Online Community Organizing Take 2: Interview With Sylwia Presley From Global Voices

alicjapeas's picture

Today’s post in the February Net2 series is inspired and informed by a conversation I had with Sylwia Presley [reads “Sylvia” in English] . Sylwia is a social media practitioner and consultant who has worked on many projects that involved online community organizing. The thing we focused on when talking though was her engagement in Global Voices -- an international community of bloggers who report on blogs and citizen media from around the world. Sylwia works as an author at Global Voices and as editor of Polish Global Voices Lingua site . We have chosen Global Voices, because it is the most vivid and sustainable community that Sylwia has been working with. We hope that looking at her lessons learned will prove valuable for the Net2 audience.

Global Voices Online

Global Voices Online is an international, volunteer-led project that collects, summarizes, and gives context to some of the best self-published content found on blogs, podcasts, photo sharing sites, and videoblogs from around the world, with an emphasis on countries outside of Europe and North America. Global Voices is formed by a multilingual community of bloggers who collaborate on a range of projects including a translation project -- Lingua. Lingua is about making stories from the Global Voices in English website available in other languages.

The main collaboration tool for the community is a mailing list. Every country, and every region has its own editors, as well as a team of volunteers who contribute to the blog be it by writing or translating the content. What makes them a community are the shared values outlined in the Global Voices Manifesto, a document drafted collectively by participants of the Global Voices 2004 conference and many other bloggers around the world.

To Build a Community

First of the things to keep in mind when approaching the topic of “online community organizing” is, that it is always difficult to manage volunteers, which is the case in this series There are three main ways in which an online community comes to life. The first two are associated with a prestige that is either given or comes when a critical mass of content momentum is reached. The third one is “a spark” that motivates people -- a particular passion or interest that will make people both contribute and come back. That latter is the Global Voices case.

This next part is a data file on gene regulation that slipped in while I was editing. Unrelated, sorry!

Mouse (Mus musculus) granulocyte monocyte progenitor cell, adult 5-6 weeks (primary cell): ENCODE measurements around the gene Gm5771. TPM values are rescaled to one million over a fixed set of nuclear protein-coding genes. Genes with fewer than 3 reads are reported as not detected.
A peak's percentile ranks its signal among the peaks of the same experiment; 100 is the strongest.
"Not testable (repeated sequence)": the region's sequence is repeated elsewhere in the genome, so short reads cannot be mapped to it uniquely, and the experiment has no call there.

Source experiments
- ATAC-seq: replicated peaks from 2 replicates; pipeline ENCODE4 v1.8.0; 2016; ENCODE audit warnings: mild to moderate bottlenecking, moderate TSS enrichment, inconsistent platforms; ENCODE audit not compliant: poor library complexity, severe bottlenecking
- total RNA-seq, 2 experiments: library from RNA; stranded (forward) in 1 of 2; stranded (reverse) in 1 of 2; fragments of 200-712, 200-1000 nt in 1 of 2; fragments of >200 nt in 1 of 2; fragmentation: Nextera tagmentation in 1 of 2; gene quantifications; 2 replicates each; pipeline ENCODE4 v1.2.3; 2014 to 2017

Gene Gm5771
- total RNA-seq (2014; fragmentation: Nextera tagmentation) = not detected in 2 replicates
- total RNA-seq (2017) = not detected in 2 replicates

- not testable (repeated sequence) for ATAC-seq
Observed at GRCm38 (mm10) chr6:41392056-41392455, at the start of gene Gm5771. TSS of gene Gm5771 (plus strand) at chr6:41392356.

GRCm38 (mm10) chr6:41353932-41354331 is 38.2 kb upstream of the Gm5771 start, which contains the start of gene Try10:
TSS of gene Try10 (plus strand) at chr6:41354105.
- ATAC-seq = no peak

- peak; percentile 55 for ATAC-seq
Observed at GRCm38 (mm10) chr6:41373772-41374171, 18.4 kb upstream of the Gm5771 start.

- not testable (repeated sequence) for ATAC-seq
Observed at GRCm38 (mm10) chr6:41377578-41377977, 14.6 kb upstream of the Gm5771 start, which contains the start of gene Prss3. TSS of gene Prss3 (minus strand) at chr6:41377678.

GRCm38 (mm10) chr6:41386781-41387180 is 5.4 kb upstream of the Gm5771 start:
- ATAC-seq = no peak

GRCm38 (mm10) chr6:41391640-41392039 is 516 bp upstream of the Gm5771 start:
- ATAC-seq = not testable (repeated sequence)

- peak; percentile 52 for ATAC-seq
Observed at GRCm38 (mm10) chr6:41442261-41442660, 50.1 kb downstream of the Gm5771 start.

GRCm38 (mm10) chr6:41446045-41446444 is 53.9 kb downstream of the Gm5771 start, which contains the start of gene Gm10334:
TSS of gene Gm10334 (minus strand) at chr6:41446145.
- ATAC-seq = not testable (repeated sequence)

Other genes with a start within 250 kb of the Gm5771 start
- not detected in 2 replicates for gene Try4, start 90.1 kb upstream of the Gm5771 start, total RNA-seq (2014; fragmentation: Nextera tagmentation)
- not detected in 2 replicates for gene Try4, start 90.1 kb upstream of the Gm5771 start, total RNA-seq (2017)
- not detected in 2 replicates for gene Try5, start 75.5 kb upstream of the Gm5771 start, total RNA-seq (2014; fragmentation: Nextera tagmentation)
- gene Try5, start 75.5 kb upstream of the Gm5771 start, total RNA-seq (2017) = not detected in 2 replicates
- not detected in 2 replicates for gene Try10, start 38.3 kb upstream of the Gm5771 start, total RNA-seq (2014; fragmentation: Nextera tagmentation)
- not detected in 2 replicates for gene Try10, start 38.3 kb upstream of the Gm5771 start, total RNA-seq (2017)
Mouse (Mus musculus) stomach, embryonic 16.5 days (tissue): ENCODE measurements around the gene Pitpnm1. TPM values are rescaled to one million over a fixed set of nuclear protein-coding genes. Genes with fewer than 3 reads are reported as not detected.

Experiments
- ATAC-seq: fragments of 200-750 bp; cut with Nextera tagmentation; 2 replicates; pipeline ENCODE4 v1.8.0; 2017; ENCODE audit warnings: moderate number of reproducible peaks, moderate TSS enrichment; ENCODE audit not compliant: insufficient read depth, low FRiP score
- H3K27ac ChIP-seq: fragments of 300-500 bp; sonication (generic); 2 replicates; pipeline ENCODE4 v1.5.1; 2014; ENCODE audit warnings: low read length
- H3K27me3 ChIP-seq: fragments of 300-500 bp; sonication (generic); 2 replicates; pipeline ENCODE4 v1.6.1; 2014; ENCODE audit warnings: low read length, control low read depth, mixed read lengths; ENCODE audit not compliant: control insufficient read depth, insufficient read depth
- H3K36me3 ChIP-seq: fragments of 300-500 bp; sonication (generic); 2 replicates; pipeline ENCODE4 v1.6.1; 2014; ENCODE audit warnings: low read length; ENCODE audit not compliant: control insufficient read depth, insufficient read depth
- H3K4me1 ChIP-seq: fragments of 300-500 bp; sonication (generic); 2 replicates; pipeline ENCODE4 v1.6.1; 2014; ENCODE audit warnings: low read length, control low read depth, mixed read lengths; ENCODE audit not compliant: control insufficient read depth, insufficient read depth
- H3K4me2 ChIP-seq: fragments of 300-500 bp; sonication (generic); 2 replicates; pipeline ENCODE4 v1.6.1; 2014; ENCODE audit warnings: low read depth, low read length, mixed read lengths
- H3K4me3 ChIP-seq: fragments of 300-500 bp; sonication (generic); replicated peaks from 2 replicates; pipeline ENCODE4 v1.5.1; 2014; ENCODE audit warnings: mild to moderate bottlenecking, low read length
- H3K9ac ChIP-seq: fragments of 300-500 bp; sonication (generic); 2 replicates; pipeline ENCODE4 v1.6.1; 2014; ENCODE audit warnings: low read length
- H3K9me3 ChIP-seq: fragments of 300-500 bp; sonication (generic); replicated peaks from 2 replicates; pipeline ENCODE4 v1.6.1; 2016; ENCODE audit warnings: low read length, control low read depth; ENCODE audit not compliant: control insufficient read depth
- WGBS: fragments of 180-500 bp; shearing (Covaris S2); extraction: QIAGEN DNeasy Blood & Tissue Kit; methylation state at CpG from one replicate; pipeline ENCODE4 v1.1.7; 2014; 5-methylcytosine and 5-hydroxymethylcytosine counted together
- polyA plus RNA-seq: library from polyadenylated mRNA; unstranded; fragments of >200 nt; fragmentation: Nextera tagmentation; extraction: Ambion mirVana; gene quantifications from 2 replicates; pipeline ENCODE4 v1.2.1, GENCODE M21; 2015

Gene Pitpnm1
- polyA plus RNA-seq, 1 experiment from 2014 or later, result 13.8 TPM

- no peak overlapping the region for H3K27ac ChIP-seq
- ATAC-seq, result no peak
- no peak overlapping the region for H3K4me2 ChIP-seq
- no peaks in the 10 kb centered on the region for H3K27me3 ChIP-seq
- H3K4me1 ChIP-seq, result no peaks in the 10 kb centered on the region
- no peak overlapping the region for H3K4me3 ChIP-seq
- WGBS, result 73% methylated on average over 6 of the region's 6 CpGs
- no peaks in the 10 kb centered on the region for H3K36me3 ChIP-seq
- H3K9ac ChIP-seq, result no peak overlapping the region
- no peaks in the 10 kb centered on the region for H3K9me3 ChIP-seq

To Keep a Community

Respecting and managing people’s emotions an expectations plays a very big role in the community building process. If it is the personal values, if it is the “difficult to grasp” feeling of being safe, and comfortable, you have to be particularly careful. You can’t play with or manipulate people -- social media drive transparent communication, and it is very difficult to hide your agenda. And the downside is that once you make people uncomfortable, they leave. Once you abuse people’s trust it is difficult if not impossible to regain it, which is why Global Voices is based on mutual trust and focused on an actual work for the cause.

To Be Able To Let Go

Managing people’s emotions is a tricky and hard to handle task, and it it fails, it might not be your fault. So: be easy on yourself. There is little you can predict -- it might be the over engineering, it might be the topic not being interesting enough, it might be the relevance of a project or idea for the local community -- in which case it might be even better if it fails sooner than later. It might be for lots of different reasons that your community project won’t work. But with community work, you need to be ready for that: some things catch on, and some don’t.



  •     Talking to Sylwia was a pleasure, if you’d like to share it, please feel free to contact her using her Twitter handle, follow her blog, or leave a comment here.
  •     Also: If you’d like to read more, and/or get involved in any of the projects that Global Voices is currently working on -- visit the site. The contact tab would be the best if you are looking for assistance.